Originally I copied the Windows 7 (Partition 3) to Partition 5 in preparation for the upgrade to Windows 10.  I used Clonezilla to accomplish this.  After completing the Win 10 install, and I noticed this indexing problem, I (among other things) looked in the event log and noticed an event record that stated that a partition was encountered that had a partition id identical to a previously loaded partition id.  At the time, I didn't really know anything about partition ids!

    Since then, I learned about the vol command and downloaded the sysinternals program, "PartitionId.exe"

    Running the 'vol' command did indeed confirm that both the Windows 7 and the new Windows 10 partition had the same Partition ID.

    I changed the partition id for both the Windows 7 and Windows 10 Partitions.  Now they are all unique.

    I had high hopes that this would fix the problem, but the problem persists.  I still wonder, however, if this condition of both windows 7 and windows 10 initially having the same partition id was the root cause of this problem.  Perhaps some other record or registry entry somewhere initially linked partition 3 to the indexer as being the regnant partition for windows 10.

    I realize that this seems a bit silly, but who knows how this information is stored internally for the indexer?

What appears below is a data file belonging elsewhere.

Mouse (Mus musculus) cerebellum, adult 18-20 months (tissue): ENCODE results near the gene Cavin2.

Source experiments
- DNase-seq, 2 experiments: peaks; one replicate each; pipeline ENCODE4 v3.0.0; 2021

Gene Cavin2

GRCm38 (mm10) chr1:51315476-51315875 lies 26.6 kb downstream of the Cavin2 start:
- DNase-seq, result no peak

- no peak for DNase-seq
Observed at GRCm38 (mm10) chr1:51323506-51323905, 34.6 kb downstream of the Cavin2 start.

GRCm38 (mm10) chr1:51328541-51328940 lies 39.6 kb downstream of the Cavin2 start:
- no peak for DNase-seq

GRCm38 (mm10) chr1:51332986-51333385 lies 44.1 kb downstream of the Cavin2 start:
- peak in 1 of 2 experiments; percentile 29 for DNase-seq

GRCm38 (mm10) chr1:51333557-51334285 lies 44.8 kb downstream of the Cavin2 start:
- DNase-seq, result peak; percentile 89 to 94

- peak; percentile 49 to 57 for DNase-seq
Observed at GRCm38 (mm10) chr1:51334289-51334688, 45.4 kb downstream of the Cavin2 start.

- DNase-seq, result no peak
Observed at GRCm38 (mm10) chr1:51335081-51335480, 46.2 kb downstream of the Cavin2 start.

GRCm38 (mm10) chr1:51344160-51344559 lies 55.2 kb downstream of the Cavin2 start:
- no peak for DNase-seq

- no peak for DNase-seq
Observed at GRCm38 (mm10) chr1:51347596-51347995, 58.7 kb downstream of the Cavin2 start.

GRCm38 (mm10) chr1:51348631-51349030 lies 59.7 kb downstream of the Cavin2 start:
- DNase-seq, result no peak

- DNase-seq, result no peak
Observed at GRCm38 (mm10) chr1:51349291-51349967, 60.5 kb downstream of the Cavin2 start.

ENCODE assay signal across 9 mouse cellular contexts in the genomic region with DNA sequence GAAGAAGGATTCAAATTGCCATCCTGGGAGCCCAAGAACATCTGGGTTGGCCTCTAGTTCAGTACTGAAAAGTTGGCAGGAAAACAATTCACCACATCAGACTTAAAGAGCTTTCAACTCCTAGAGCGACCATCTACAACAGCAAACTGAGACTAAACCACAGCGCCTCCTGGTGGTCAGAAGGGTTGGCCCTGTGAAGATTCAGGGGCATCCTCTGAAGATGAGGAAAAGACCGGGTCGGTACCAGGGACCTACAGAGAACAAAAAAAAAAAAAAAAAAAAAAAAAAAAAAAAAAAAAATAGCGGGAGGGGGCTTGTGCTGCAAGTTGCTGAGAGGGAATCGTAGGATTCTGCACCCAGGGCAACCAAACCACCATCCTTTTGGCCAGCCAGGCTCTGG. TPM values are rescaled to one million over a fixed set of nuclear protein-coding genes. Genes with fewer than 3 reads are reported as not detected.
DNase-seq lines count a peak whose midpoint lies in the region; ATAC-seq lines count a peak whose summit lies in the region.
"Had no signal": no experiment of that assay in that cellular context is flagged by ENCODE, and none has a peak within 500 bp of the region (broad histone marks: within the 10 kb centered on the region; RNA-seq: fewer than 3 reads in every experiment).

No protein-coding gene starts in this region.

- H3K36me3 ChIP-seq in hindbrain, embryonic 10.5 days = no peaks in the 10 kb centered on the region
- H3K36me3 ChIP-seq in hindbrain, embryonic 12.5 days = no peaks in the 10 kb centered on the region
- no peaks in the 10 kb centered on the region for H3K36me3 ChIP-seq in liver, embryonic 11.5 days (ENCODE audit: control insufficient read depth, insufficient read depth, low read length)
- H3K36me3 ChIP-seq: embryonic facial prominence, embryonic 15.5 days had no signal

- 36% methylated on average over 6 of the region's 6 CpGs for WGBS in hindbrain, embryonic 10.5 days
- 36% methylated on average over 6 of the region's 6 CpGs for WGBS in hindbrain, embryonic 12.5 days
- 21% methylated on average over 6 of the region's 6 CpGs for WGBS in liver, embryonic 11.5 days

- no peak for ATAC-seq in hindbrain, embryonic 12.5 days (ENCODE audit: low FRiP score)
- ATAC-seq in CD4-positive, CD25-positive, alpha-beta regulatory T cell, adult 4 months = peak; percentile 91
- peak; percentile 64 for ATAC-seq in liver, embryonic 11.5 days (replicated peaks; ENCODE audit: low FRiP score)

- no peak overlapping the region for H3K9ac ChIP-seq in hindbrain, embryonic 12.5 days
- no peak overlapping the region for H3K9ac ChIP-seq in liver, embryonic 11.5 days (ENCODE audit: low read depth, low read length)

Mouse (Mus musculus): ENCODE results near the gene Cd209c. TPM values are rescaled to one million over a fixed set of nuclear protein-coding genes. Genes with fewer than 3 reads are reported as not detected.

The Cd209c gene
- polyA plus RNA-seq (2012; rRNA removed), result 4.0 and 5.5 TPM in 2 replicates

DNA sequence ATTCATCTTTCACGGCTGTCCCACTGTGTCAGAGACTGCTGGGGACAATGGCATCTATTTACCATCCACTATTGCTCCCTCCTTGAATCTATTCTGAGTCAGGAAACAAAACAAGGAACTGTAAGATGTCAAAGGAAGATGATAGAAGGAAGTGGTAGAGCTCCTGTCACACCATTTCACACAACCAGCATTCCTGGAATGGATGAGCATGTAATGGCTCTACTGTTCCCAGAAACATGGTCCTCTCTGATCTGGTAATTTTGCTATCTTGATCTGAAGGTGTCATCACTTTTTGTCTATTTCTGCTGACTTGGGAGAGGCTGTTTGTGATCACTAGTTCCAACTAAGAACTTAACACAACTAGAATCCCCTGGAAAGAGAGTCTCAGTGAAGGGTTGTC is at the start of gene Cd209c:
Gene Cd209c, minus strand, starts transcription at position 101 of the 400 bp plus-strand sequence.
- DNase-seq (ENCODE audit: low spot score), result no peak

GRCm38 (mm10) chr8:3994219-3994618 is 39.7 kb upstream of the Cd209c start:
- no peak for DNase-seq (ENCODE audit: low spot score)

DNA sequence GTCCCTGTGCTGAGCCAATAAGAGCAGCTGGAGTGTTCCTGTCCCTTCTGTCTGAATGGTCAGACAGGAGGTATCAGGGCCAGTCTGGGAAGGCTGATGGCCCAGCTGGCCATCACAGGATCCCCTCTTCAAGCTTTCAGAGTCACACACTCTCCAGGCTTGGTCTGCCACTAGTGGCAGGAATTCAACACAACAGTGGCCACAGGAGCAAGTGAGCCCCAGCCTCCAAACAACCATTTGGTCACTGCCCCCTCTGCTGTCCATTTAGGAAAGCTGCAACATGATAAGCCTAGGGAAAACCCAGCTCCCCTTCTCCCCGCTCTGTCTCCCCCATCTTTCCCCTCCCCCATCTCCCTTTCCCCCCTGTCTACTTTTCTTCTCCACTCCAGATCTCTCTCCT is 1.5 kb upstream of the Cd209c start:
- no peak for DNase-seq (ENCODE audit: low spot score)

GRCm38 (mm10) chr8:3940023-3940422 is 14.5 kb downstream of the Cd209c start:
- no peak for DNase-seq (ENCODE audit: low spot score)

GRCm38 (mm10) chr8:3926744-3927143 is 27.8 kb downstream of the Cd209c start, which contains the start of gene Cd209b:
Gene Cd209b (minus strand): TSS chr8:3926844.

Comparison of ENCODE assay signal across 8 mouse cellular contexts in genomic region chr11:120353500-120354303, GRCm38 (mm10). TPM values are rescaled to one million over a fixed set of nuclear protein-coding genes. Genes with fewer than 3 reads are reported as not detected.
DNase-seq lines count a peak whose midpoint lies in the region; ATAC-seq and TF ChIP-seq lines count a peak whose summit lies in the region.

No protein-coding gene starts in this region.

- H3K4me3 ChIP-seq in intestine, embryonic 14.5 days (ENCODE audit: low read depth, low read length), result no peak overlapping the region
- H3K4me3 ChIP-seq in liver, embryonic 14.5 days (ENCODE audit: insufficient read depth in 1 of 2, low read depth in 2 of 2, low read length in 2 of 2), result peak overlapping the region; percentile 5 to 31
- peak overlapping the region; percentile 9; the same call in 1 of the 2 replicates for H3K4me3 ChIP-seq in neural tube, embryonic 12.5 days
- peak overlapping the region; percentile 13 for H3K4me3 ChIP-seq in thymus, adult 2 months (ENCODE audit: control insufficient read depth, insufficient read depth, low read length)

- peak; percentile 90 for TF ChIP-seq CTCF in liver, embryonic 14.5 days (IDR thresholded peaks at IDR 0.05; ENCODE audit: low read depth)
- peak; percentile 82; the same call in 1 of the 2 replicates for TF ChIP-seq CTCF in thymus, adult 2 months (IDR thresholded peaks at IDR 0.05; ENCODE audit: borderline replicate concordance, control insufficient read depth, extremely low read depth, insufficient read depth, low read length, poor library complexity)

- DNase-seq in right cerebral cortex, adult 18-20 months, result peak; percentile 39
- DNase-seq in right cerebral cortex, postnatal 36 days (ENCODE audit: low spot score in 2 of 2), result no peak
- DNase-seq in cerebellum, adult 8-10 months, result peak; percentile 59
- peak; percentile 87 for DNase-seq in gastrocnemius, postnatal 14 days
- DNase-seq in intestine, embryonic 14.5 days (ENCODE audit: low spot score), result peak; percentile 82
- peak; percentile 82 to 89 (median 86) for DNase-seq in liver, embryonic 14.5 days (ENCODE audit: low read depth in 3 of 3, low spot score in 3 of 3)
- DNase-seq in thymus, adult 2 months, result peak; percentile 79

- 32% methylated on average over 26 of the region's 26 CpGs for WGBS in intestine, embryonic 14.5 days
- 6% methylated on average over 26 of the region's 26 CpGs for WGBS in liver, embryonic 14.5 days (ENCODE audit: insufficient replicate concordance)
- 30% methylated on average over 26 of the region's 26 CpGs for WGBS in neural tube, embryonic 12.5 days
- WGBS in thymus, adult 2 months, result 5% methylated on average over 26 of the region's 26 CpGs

At any rate, if the writer of the search indexer is still around, he/she would probably know the answer to this question.  I know the fix is there somewhere, it is just hidden from my view right now.

    Thanks again for going to all the trouble of installing windows 7 to test this.


    Charles S. Cotton


    Thursday, September 17, 2015 4:44 AM

All replies

  • Hi,

    I installed a Windows 7 on a fresh Windows 10 system for test and tried to reproduce this issue, but unfortunately the index settings worked properly on test machine, when I checked the C partition (Windows 10), D partition wasn’t included under “Summary of selected locations list” in my test machine. Make sure that you didn’t make any change to Library folder such like redirection. You could restore them by right click (Documents etc.)-> Properties->Location->restore Default